Every war is a series of mistakes—bloody, expensive mistakes. Carl von Clausewitz called it "friction." American troops call it "the suck." France's Georges Clemenceau provided a more elegant rendering of the terrible hell of it: War is a series of catastrophes that results in a victory. Ultimately winning any war, but especially this intricate, multi-dimensional war, demands perseverance and creative adaptation. War winners understand this real world paradox.

Austin Bay is an author and syndicated columnist. He is also a retired US Army Reserve colonel and an Iraq veteran.

Tactical gains and strategic losses By Phillip Carter
I agree with you Austin that there is always reason for hope. But in the case of Iraq, I think it's time to temper our hope with realism about the situation on the ground, and the implications of the Iraq campaign for our larger goals in the world.

I believe Gen. David Petraeus and his brain trust have devised the best possible security plan for Iraq, given the time and resources constraints they face. However, as Petraeus himself says, "Military action is necessary but not sufficient." Even if we achieve successes at the tactical level, as we have with the Joint Security Station strategy you mention, our advisory efforts, and well executed counterinsurgency in the Anbar province, we may not consummate those victories at the strategic level. I should also note that these successes are being won at tremendous risk, as shown by recent attacks on small U.S. compounds in Tarmiyah and Baqubah.

I wrote last month that Maliki's government was the Achilles heel of our effort. That was a rhetorical understatement. It's much more of a sucking chest wound, one which will kill the patient unless tended to with immediate, invasive, and dramatic action.

When I came home from Iraq last fall, I could not reconcile the paradox that we were succeeding in standing up the Iraqi security forces, but failing to improve the overall security situation. In other words, we were achieving tactical success but strategic failure (or stagnation). I reconciled this paradox by concluding that we were, in fact, fighting multiple overlapping conflicts where our efforts in one had effects on the other. As Stephen Biddle wrote, our efforts to build Iraqi forces were achieving some gains in that area, but they were also training and equipping the partisans for Iraq's sectarian war, making that conflict worse.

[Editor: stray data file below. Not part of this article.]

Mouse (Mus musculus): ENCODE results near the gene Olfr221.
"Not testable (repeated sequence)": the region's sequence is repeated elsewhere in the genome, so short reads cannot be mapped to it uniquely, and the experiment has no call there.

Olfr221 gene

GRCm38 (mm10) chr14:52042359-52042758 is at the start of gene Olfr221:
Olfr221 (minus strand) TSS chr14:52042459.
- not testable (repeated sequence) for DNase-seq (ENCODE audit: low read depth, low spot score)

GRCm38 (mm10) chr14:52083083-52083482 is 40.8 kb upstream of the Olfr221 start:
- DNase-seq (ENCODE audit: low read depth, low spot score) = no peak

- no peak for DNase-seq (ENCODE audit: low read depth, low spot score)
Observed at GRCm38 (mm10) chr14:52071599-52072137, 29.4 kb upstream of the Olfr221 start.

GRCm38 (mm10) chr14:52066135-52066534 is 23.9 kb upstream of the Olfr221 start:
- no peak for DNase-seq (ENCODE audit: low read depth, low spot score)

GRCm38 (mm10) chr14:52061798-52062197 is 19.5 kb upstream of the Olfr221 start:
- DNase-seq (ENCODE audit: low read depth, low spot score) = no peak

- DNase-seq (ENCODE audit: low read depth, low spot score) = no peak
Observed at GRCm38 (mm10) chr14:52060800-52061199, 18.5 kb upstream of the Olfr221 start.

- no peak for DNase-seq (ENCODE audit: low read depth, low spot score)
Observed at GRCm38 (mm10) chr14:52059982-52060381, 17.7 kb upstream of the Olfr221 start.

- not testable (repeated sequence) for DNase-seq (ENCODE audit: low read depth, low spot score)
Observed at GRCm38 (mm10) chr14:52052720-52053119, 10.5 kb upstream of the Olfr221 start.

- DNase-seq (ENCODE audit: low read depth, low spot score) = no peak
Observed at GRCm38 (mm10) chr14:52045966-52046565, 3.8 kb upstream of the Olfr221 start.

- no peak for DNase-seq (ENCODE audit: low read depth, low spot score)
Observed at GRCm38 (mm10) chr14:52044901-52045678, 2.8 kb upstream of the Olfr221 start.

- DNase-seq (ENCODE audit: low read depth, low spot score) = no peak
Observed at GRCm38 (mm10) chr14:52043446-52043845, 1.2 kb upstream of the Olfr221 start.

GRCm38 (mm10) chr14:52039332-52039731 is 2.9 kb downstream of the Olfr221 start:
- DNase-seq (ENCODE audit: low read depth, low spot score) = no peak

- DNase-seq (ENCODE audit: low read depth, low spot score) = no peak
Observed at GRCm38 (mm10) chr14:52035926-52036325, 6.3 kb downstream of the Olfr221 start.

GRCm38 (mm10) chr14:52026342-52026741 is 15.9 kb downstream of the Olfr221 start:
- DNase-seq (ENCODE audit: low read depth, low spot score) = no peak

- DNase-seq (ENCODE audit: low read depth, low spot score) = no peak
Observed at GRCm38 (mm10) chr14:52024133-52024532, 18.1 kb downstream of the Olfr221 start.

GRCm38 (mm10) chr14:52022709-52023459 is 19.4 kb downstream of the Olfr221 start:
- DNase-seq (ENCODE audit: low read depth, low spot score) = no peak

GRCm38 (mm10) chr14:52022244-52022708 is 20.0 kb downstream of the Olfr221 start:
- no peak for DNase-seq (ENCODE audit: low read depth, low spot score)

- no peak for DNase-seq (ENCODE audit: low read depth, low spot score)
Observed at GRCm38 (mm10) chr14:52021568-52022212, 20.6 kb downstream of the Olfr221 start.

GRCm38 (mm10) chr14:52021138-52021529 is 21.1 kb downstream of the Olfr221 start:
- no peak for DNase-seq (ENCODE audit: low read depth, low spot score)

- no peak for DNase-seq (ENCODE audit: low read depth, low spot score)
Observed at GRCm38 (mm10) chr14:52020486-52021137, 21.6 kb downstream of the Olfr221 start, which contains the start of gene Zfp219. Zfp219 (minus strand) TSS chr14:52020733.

Recent reports about the Maliki government bring this picture into sharper relief. It's becoming increasingly clear that this government and all of its key agencies are rotten to the core. We may succeed in developing Iraqi forces, securing Iraqi neighborhoods, and pursuing much-needed reconstruction projects—but we will fail unless the Maliki government abandons its sectarian agenda and demonstrates that it serves all Iraqis. This is what Gen. Petraeus means when he says that military action is necessary, but not sufficient. We can occupy Iraq for generations to come, but unless the Iraqis reconcile their political differences, we will never achieve lasting peace or stability.

Finally, I think the time has come to step back from the Iraq war and evaluate it from a strategic perspective. I agree with those who say that immediate withdrawal would result in bloody chaos. However, I also believe that the Iraq war now does great harm to American strategic objectives in the Middle East and the world, and that a change of direction is needed.

Instead of the current "surge," I favor a rapid transition to an advisory model of operations, which would reduce the U.S. force structure in Iraq by up to one-half. Enough troops would remain to contain the sectarian violence, support the Iraqi government, and prevent a regional war from erupting, but the force levels would no longer strain the U.S. military to its breaking point, as we discussed on Tuesday. War is the province of chance, as Clausewitz said, and this strategy may not work. But it would reduce our level of risk in Iraq to an acceptable and sustainable level, while enabling us to rebuild our military strength to be ready for what lies ahead.

Phillip Carter, an attorney with McKenna Long & Aldridge LLP in Los Angeles, is a former Army officer and an Iraq veteran.